We started camping during our first vacation after getting married and have continued for 13 years and 4 kids... We started building our camping boxes from the beginning. We use Rubbermade totes in varying sizes. The kitchen boxes have all our kitchen things. I actually have a whole set of kitchen utensils that stay in the camping box. These I have picked up at thrift stores and yard sales. They do not match, but they do work. For our last trip (to Glacier Nat'l Park) I made 3 denim drawstring bags to hold: flatware, cooking utensils, and tent stakes. These worked great. No more hunting for that last fork or spoon in the bottom of the box. The Rubbermade boxes also hold our sleeping bags. Great for the back of the pick up, and in the tent. When it looks like rain, I pack them in the boxes, head out for a day of hiking, then come back to a dry camp.
Other items we like for camping are 2 dishpans for washing dishes (one soapy and one clean). Different colors help you remember which is which. We have 4 kids to do the dishwashing, but when it was just me, I took along a rubbermade dish drainer. I could wash, rinse, and drain. By the time I was finished with the dishes, most had drip dried. We also bring along an assortment of ziplock bags in various sizes. They are great for storing left-overs; storing fresh river fish when caught, making pudding (add instant pudding and milk to bag, sqeeze to mix, put in ice chest until dinner; cut corner and squeez into bowls); etc. We also keep a roll of foil and plastic wrap in the camping box. Other regular stock items include: clothes line with clothes pins, radio with extra batteries, dish soap, TP, old dish towels, and matches. Happy camping. - Dee Wolters Viola, ID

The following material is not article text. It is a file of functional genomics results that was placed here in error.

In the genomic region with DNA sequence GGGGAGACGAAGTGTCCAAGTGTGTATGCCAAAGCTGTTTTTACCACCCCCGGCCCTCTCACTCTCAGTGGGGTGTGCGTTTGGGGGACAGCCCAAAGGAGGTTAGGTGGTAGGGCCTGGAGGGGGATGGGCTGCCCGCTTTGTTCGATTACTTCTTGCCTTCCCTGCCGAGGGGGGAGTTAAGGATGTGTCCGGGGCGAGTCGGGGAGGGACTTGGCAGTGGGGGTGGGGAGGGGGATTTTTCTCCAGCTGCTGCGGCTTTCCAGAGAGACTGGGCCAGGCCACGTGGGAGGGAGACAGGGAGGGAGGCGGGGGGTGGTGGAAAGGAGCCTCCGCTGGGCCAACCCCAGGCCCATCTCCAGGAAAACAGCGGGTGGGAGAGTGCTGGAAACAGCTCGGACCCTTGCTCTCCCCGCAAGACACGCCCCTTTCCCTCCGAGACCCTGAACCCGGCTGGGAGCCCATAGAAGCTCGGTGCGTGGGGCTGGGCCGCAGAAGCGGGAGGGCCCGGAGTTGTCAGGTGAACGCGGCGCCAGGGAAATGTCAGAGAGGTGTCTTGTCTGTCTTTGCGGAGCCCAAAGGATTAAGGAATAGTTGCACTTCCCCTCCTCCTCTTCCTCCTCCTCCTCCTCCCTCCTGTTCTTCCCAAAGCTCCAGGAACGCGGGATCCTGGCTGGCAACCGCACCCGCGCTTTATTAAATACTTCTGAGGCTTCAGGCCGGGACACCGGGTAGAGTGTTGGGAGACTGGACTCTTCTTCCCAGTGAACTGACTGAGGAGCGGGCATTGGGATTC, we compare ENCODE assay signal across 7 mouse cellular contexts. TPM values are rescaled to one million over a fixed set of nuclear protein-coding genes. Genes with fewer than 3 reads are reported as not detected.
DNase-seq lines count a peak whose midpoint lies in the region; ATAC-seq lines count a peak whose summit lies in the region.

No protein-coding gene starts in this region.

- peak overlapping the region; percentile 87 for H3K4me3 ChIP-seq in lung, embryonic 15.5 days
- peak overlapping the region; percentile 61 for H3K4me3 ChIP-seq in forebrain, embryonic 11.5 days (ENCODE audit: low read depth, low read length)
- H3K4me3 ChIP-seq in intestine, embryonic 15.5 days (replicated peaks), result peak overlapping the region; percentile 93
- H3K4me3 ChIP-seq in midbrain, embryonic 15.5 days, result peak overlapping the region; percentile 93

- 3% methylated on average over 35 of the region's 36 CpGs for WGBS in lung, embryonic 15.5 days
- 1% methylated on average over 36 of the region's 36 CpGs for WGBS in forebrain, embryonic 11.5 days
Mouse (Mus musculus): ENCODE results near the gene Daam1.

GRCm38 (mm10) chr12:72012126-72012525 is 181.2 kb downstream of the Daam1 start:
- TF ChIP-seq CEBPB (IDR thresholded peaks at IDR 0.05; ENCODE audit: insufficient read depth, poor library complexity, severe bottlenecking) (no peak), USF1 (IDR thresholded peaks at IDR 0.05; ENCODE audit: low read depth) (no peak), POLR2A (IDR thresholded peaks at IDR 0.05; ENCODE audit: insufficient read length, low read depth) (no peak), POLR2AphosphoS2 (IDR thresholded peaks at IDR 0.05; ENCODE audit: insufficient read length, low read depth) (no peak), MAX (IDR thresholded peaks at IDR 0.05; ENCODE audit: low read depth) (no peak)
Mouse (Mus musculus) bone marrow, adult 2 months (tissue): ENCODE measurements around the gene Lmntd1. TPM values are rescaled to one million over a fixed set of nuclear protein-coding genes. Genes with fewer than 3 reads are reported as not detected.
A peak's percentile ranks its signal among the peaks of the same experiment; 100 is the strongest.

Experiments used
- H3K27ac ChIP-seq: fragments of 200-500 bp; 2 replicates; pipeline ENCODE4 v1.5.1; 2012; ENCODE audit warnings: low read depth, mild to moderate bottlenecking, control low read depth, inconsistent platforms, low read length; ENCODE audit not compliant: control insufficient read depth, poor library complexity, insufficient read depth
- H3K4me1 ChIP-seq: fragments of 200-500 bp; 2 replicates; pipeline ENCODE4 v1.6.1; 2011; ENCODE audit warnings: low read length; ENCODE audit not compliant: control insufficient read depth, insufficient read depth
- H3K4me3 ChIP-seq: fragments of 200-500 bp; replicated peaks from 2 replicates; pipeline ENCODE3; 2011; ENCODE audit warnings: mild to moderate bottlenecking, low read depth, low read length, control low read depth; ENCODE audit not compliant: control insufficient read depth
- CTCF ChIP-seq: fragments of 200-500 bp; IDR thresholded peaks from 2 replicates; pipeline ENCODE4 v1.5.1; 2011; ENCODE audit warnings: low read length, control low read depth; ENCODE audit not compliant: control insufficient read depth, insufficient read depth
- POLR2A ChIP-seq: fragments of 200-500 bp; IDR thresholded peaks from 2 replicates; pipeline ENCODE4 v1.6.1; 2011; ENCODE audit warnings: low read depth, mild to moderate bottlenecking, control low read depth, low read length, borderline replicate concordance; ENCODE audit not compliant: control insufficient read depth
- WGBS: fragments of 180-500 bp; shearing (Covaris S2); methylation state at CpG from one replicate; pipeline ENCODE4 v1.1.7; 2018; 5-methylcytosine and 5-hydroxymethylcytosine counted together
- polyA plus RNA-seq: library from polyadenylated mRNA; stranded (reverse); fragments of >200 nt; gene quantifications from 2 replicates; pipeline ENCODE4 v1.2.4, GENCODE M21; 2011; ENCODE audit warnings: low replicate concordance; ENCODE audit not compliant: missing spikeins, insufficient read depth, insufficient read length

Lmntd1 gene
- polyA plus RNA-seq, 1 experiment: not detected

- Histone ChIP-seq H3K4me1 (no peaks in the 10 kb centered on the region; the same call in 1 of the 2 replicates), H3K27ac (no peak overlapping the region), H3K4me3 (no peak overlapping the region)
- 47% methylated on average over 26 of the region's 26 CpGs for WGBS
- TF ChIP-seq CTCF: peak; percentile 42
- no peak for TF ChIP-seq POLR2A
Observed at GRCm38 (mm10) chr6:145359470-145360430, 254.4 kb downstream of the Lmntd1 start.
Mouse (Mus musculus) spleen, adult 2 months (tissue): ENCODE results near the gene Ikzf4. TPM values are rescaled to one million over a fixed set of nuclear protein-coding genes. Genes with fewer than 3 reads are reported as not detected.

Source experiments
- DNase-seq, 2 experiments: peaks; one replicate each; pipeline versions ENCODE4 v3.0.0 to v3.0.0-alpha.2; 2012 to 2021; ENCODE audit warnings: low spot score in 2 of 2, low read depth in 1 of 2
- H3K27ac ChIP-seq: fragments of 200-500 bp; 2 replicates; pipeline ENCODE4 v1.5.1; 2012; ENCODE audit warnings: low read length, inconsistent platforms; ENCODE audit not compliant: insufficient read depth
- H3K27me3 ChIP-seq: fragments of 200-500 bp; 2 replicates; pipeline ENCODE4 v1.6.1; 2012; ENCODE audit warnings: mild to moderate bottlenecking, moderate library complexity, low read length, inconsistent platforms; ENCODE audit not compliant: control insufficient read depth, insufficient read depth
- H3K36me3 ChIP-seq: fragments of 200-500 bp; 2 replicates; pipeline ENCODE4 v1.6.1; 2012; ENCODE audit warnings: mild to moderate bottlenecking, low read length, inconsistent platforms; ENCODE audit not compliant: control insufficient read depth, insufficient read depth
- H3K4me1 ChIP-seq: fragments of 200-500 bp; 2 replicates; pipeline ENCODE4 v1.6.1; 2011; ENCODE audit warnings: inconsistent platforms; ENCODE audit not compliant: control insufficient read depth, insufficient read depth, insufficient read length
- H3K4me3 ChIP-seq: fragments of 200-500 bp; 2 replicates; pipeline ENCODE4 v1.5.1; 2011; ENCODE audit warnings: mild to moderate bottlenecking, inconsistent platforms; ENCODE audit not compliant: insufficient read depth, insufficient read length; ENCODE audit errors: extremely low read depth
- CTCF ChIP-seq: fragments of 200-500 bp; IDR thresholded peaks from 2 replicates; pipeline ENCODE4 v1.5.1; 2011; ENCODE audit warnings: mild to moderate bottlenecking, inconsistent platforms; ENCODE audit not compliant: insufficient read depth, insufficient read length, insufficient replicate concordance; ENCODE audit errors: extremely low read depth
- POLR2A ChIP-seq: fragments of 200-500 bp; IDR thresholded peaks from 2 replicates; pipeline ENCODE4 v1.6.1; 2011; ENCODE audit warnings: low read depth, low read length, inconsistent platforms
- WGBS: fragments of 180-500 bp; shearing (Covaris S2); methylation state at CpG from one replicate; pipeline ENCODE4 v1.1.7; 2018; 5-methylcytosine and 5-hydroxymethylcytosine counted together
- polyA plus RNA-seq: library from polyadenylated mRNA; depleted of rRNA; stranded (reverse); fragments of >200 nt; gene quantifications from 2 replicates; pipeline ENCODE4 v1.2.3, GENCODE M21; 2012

And always, ALWAYS take along a screwdriver and a coffee pot! On one of the few camping trips that I did not go on with some friends of ours (They always said I packed everything but the kitchen sink), they forgot to take along a pan and a spoon. They ended up making baked beans in the coffee pot and stirring it with a screwdriver! Hey, whatever works, right?